P&S Journal: Winter 1998, Vol.18, No.1
A Small-Town Doc in the South Bronx
By Peter Wortsman
In the South Bronx, where the sneakers of teen-age casualties of the streets dangle from traffic lights as a grim reminder of their passing, internist Barbara Zeller'71 delivers the personal care of a small town doc. Such care is a rare commodity to many of her patients. Dr. Zeller is medical director of H.E.L.P./Project Samaritan Inc., a 66-bed integrated residential health care facility for individuals suffering from the double scourge of drugs and AIDS.
A first-time visitor, admittedly wary of what to expect, is struck by the warmth of the place. The walls of the vestibule are lined with photographs of recent "graduates," people who have successfully completed the program and returned to the world outside to pursue their lives. Indeed, the center feels more like a small private school than a clinic. One young man who walks through the door is immediately embraced by current residents: "Long time no see, José! Stayin' clean? You're lookin' good! A former patient, he is clearly a valued member of the community, a role model who has gone the distance. "Hey, Dr. Z! everyone calls out to the short, frizzy-haired medical director striding down the hall, like students greeting a favorite teacher, breathing new life into the title "doctor" (which does, after all, derive from the Latin "docere," to teach).
For Dr. Zeller, teaching is a two-way street. Teaching health awareness and the necessity of a strict adherence to treatment as an essential part of her practice, she in turn continues to learn basic lessons about the strength of the human spirit: "I keep getting reinspired by the people I treat. The virus has given many of them a profound understanding of life that only comes to people with life-threatening illnesses."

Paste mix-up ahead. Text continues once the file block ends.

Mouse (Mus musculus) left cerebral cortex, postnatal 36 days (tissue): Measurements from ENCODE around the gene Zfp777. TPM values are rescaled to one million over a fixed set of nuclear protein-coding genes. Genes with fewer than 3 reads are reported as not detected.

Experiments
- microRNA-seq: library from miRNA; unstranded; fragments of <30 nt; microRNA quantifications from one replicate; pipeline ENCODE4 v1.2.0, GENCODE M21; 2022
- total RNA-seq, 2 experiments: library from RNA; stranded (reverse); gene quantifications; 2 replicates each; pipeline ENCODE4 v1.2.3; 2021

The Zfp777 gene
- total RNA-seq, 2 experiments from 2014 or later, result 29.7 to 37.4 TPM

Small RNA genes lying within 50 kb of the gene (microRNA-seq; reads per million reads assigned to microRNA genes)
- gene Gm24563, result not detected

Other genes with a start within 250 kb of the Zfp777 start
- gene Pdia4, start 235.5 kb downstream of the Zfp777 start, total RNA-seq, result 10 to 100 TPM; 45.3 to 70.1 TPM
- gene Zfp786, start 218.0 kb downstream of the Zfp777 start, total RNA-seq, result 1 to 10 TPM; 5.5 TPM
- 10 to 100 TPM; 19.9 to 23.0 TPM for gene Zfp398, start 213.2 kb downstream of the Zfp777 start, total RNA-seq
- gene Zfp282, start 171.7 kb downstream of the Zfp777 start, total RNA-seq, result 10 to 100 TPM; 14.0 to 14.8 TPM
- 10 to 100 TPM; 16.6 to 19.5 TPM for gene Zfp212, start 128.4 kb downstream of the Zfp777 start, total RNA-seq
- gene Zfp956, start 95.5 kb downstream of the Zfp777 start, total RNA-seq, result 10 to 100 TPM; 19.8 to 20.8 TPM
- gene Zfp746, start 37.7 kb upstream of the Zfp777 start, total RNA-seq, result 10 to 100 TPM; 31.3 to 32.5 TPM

Like other internists in general practice, her regimen includes individual patient consultations, routine physical exams combined with patient education, office check-ups, and hospital visits. She sees her patients on a regular basis over the extended period of their stay, tends to the complete range of their medical needs, and gets to know them and their families, sharing a rare degree of intimacy and trust. "I know whether what I do medically has any impact," she says, "because I get to see them the next day and the day after that.
Thankful for her rigorous medical grounding at P&S, "a sense of giving nothing but the best," she went on to train at Roosevelt Hospital in primary care medicine and earned a postgraduate degree in acupuncture from the Quebec Association of Acupuncture. A veteran of the anti-war and social protest movement of the early 70s, she earned her medical stripes as a volunteer physician during the Native American siege at Wounded Knee in 1973 (which she considers her most memorable postmedical school experience) and subsequently as a physician to various underserved communities around the country.
The state-of-the-art facility of H.E.L.P./Project Samaritan, where she has worked since its inception in 1991, was built with funding from Housing Enterprises for the Less Privileged, formerly headed by Andrew Cuomo. The concept of a single facility to treat the often-linked medical ramifications of AIDS and drug abuse was conceived by Project Return and Project Samaritan, two Bronx-based therapeutic communities. It's a place where people can complete a drug recovery program without having to go elsewhere for medical care.
Unfazed by the double social stigma of her patient population and its yet-incurable illness, Dr. Zeller takes a profound professional and personal satisfaction" in her practice. Working in conjunction with a dedicated team of health care professionals, including nurse practitioners and physician assistants, she and her colleagues have been heartened by the dramatic drop in the rate of death and morbidity and the marked improvement in the quality of patients' lives, thanks to the new combination therapy of protease inhibitors and other anti-retroviral drugs.
That's not to say the battle's won. "Our patients have been through the war of the streets in ways that I can hardly describe, their medical and psychosocial problems are vast and sometimes overwhelming, she acknowledges. What does she do when she's down? Pick up the phone and call her husband and classmate, Alan Berkman'71, medical director of Woodycrest Center, an AIDS nursing home about a mile down the block--or better yet, meet him for lunch.